American Heritage® Dictionary of the English Language, Fourth Edition
- adj. Tightly stretched; taut. See Synonyms at stiff, tight.
- adj. In a state of mental or nervous tension.
- adj. Characterized by nervous tension or suspense.
- adj. Linguistics Enunciated with taut muscles, as the sound (ē) in keen.
- v. To make or become tense.
- n. Any one of the inflected forms in the conjugation of a verb that indicates the time, such as past, present, or future, as well as the continuance or completion of the action or state.
- n. A set of tense forms indicating a particular time: the future tense.
Century Dictionary and Cyclopedia
- n. Time. See temps.
- n. In grammar: Time.
- n. One of the forms, or sets of forms, which a verb takes in order to indicate the time of action or of that which is affirmed: extended also to forms indicating the nature of the action as continued, completed, and the like. In English this is effected either by internal vowel change, as in sing, sang, lead, led; by terminational inflection, as in love, loved; or, in verb-phrases, by means of auxiliary words, as in did love, have loved, will love.
- Being in a state of tension; stretched until tight; strained to stiffness; rigid; not lax: often used figuratively.
- To make tense or taut.
- n. grammar Any of the forms of a verb which distinguish when an action or state of being occurs or exists.
- adj. Showing signs of stress or strain; not relaxed.
- adj. Pulled taut, without any slack.
- v. To make or become tense.
GNU Webster's 1913
- n. (Gram.) One of the forms which a verb takes by inflection or by adding auxiliary words, so as to indicate the time of the action or event signified; the modification which verbs undergo for the indication of time.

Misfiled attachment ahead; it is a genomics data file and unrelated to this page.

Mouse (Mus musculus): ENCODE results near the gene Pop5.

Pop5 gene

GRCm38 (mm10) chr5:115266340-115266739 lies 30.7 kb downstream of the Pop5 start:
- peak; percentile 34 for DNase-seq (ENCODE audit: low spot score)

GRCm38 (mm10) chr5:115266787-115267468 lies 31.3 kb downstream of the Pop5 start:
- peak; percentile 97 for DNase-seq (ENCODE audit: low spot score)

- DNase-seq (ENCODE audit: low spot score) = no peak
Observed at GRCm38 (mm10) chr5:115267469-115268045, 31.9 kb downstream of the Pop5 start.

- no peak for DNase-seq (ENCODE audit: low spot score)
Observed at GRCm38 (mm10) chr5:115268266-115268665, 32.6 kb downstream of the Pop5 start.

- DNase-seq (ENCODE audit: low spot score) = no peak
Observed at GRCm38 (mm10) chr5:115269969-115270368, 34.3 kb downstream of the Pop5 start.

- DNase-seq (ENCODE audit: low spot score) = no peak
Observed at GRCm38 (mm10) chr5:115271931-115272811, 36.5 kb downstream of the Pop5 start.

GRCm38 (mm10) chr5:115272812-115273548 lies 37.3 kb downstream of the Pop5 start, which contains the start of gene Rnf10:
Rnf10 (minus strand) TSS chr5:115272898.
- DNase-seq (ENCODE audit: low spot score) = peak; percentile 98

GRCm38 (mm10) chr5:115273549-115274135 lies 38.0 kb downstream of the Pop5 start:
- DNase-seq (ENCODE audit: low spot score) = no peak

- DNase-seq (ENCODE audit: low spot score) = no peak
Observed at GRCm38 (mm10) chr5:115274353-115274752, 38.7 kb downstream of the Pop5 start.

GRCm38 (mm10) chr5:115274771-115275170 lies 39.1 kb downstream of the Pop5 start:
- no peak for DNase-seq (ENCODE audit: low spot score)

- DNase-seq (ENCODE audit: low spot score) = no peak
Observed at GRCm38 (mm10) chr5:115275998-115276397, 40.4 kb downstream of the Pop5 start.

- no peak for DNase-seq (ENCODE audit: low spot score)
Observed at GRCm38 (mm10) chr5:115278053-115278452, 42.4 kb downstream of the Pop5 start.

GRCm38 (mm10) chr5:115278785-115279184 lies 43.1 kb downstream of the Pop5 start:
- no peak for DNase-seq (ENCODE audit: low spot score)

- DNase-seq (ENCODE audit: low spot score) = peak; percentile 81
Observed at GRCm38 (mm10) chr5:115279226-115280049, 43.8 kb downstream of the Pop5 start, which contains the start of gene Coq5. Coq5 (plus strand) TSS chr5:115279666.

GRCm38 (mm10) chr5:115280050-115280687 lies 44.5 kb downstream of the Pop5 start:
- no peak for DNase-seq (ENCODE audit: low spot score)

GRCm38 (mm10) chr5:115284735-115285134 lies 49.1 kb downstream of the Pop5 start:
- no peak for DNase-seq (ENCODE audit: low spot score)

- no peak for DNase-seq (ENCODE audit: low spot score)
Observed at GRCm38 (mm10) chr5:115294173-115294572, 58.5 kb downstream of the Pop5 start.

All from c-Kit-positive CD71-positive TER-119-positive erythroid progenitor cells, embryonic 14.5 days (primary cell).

- adj. Stretched tightly; strained to stiffness; rigid; not lax.
- v. become tense, nervous, or uneasy
- n. a grammatical category of verbs used to express distinctions of time
- adj. in or of a state of physical or nervous tension
- adj. pronounced with relatively tense tongue muscles (e.g., the vowel sound in `beat')
- v. become stretched or tense or taut
- v. cause to be tense and uneasy or nervous or anxious
- v. increase the tension on
- adj. taut or rigid; stretched tight
- From Latin tensus, past participle of tendere ("stretch"). (Wiktionary)
- Latin tēnsus, past participle of tendere, to stretch; see ten- in Indo-European roots.Middle English tens, from Old French, time, from Latin tempus. (American Heritage® Dictionary of the English Language, Fourth Edition)
“Mom backed away, and Grandma sat down again, her expression tense and frightened.”
“The word tense at this juncture would be a grave understatement.”
“To millions of schoolchildren, the word tense meant only how you felt before a pop quiz.”
“She bent closer, her expression tense with concentration.”
“In English grammar, the term tense is reserved for verbs (associated with the concept of time).”
“During an appearance on Fox News' morning program "Fox and Friends," Ingraham criticized Romney for what she described as his tense debate performance.”
“The tense is also in the imperative/command form in that he is telling the watch not to mark time, the colloquial being to “freeze” time.”
“ONE of the reasons I don't often use the true future tense is that I don't often know exactly when it is appropriate (instead of the other more-or-less "future" forms available to a Spanish speaker).”
“Remember that the present tense is used to indicate a near-future event.”
“Future tense is used all the time in Mexico and all the other Spanish-speaking countries.”
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